Like around 40,000 other fans of The Weeknd, Christine Turcot was expecting to catch the pop star’s tour opening concert at Rogers Center last Friday. She had bought a business class seat for the journey from Quebec City and reserved a hotel room in downtown Toronto for two nights. The music fanatic, who describes herself as a “hardcore weekend fan,” spent almost $3,000 on two front-row tickets with access to the VIP lounge.
“If I have a band or an artist that I really love, I go all out,” Turcot told The Globe and Mail. Now she wants her ticket money back.
Unfortunately, The Weeknd’s hometown concert – the first of his much-anticipated After Hours Til Dawn tour – was canceled at the last minute due to widespread Rogers network outages that day. The tour is scheduled to open in Philadelphia on Thursday.
“I don’t blame Weeknd for the postponement,” says Turcot. “I blame Rogers.”
Of course she is not alone. The disruption to the telecom giant’s internet and mobile service sparked outrage and chaos among businesses and individuals across the country. At Rogers Center — the domed stadium that bears the company’s name and colors — the network outage impacted the venue’s critical operations, including security, point-of-sale functions and ticket processing.
The promoter of the concert, Live Nation, said it was impossible to even open the doors to the venue.
Since the concert venues have different network infrastructure, other shows could take place that evening as planned. Country musician Keith Urban and rock legend Roger Waters performed at the Budweiser Stage and Scotiabank Arena, respectively. Both concerts were sponsored by Live Nation.
According to a spokesman for Maple Leaf Sports and Entertainment, which owns and operates Scotiabank Arena, Rogers’ network outage primarily impacted fans’ ability to access their mobile tickets. The venue provided free on-site WiFi as a solution, and the performance was rescheduled to accommodate ticket holders who were late through the gates.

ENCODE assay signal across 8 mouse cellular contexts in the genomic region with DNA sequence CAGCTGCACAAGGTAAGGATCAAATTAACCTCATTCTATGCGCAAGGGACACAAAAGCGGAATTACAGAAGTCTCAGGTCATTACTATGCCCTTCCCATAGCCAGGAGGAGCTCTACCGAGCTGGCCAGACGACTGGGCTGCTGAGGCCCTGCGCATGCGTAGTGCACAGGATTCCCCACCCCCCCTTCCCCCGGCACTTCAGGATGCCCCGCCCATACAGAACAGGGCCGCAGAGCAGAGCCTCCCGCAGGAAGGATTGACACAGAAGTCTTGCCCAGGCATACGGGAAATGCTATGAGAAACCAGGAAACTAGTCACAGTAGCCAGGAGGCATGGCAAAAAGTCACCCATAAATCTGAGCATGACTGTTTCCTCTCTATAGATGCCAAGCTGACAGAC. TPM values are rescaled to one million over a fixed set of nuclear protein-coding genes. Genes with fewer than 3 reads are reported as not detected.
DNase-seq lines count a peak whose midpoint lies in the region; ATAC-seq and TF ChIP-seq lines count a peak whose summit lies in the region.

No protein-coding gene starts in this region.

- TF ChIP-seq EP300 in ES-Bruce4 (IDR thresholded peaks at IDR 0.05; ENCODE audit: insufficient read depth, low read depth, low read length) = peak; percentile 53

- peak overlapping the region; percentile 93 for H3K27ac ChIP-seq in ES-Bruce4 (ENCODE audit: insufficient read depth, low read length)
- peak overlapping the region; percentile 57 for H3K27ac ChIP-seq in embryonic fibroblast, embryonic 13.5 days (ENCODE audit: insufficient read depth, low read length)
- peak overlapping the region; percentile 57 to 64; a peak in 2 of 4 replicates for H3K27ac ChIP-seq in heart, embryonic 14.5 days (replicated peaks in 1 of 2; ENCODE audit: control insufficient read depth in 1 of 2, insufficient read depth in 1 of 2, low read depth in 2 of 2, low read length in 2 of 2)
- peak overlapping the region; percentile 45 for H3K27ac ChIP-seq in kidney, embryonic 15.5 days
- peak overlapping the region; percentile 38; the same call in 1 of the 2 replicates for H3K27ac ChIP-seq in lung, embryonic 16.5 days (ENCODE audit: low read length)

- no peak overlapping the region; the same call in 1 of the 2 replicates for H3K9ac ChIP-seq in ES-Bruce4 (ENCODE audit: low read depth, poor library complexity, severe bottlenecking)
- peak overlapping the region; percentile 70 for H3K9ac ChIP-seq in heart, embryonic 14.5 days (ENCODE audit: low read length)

The postponed Weeknd concert is another in a long line of troubles that have plagued born artist Abel Tesfaye’s recent touring ambitions. After the release of his album After hours In spring 2020, an arena tour was twice postponed due to restrictions on large gatherings in the early stages of COVID-19.
Then, last fall, the Blinding lights Singer scraps those After hours trip overall in favor of “something bigger”. In March of that year, he announced a stadium tour in support After hours and his new concept album FM dawn.
In May, American rapper-singer Doja Cat said she was unable to open for the North American leg of the tour due to tonsillectomy. Some Doja Cat fans took to social media, demanding ticket refunds because she would no longer be on the bill.
You were unlucky. And while Rogers said this week its customers would be credited with five days of service due to the network outage, it remains to be seen whether ticket holders for the postponed Weeknd concert will be eligible for a refund.
Tickets for the canceled concert are valid after a new date for the make-up show has been announced. No refund procedure has been released, nor have Live Nation or Ticketmaster provided The Globe with details when asked about their refund policies. As a rule, refunds are given for canceled concerts, but not for postponed ones.
David Fleischer of Thornhill, Ontario, does not want his money back. He and his 17-year-old daughter Noa were on their way to the concert when they heard the news on the radio that the show had been postponed. “It was a sinking feeling,” said Fleischer. “But we will not seek a refund just yet.”
Because his daughter has a neuromuscular condition, Fleischer had purchased wheelchair-accessible seating (at $250 per ticket) on the 100th floor of the stadium. “The Weeknd was on her list of concerts to see,” he explained.
Fulfilling that wish was an odyssey of sorts, as the Weeknd haven’t toured since 2018. Father and daughter had tickets to the Weeknd’s canceled Scotiabank Arena concerts and were unsure until the last minute on Friday whether they wanted to attend the Rogers Center show. They were concerned about transportation and, since Noa is susceptible to infection, COVID-19.
They finally decided to leave but 10 minutes from the door they heard the bad news and turned around and headed home. “We’re not upset,” Fleischer said. “In fact, we laughed at the absurdity of it all. It’s like a dark comedy.”
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